Wednesday, October 21, 2020

STEM diversity and student Latina/o resilience: A reflection, by Angela Valenzuela, Ph.D.

Friends and Colleagues:

For those of us in higher education—in Hispanic Serving Institutions (HSIs), in particular—this special issue of the International Journal of Qualitative Studies in Education, edited by Drs. Gonzalez and Fernandez, is high-quality, informative, and policy-relevant. In this piece that I share below, I read and reflected upon every contribution to this volume that I found to be quite troubling on so many levels, as a whole.  They raise the key question of what "servingness" in being an HSI actually means. 

If you are at a university, check to see if your library carries this journal so that you can have access to the different contributions listed here in the journal's Table of Contents. Certainly, every HSI or emerging HSI should read this, as well as STEM programs in high schools, colleges, and universities nationwide.

Particularly for Latinas in STEM, there is far too little of this research that examines HSIs from a qualitative and critical policy perspective to both ascertain and interrogate struggles experienced within university classrooms and departments. 

What actually "works" for Latinx youth must be considered if we are ever to move the needle on their representation in STEM classrooms and careers.  Thanks, in particular, to University of Houston Educational Leadership and Policy Studies Assistant Professor, Elsa Gonzalez, Ph.D, for extending this wonderful opportunity and challenge of summarizing this important volume.

-Angela Valenzuela

Published in QSE Special Issue

Gonzalez, E. & Fernandez, F. (2020). “Understanding Latina/o Resilience,” International Journal of Qualitative Studies in Education, Volume 33, Issue 8 (2020)


STEM diversity and student Latina/o resilience: A Reflection

by Angela Valenzuela, Ph.D.

This reflection explores the contributions to this special issue in order to derive an over-arching sense on the many difficulties that Latinas attending universities designated as Hispanic Serving Institutions (HSIs) face in STEM fields where their abilities are not only questioned, but they also get marginalized, deprived of opportunities that are customarily available to their white, male peers. Notwithstanding their “HSI” designation, their systemic isolation and exclusion in Eurocentric institutions, while challenging, are frequently offset either by familial or cultural resources that allow them to persist. A major point is that though Latina students’ resiliency is a noteworthy attribute and research finding, it would be less necessary if university classrooms and departments themselves were more inclusive, affirming, and asset-based spaces to begin with.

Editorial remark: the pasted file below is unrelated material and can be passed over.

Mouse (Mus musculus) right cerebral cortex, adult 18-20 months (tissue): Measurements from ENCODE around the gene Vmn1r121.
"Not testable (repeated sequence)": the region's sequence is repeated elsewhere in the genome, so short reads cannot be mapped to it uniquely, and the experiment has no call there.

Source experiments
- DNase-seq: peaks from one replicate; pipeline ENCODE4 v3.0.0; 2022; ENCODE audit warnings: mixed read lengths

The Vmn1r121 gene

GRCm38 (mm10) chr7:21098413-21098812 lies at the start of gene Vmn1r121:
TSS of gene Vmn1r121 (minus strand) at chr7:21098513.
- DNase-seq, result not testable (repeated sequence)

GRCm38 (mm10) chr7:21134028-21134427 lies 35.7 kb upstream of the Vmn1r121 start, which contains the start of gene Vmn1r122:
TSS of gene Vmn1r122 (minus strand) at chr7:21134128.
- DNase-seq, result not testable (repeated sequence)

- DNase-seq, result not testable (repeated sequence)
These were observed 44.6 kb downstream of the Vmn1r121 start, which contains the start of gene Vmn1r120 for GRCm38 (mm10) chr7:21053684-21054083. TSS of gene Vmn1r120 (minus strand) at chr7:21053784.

STEM, Latina/o, Resilience, Hispanic Serving Institutions

   From the lens of student resilience, the underlying question that ties this special issue together is how might a Hispanic Serving Institutions (HSIs) enhance Latina/o/x students’ success in science, technology, engineering, and mathematics (STEM) fields. Success here involves their entrance into STEM fields; retaining them once they have been admitted; and graduating them upon completion. This would seem to be a vitally important question informing policy and practice given that as Rincón and colleagues (this volume) note, ‘the U.S. is witnessing a demographic shift towards a majority-minority populace where Latinxs are projected to account for 75 percent of the growth in the nation’s labor force’ (p. 2). This fact alone would seem to put serious pressure on HSIs, in particular, to meet our resilient students at least halfway.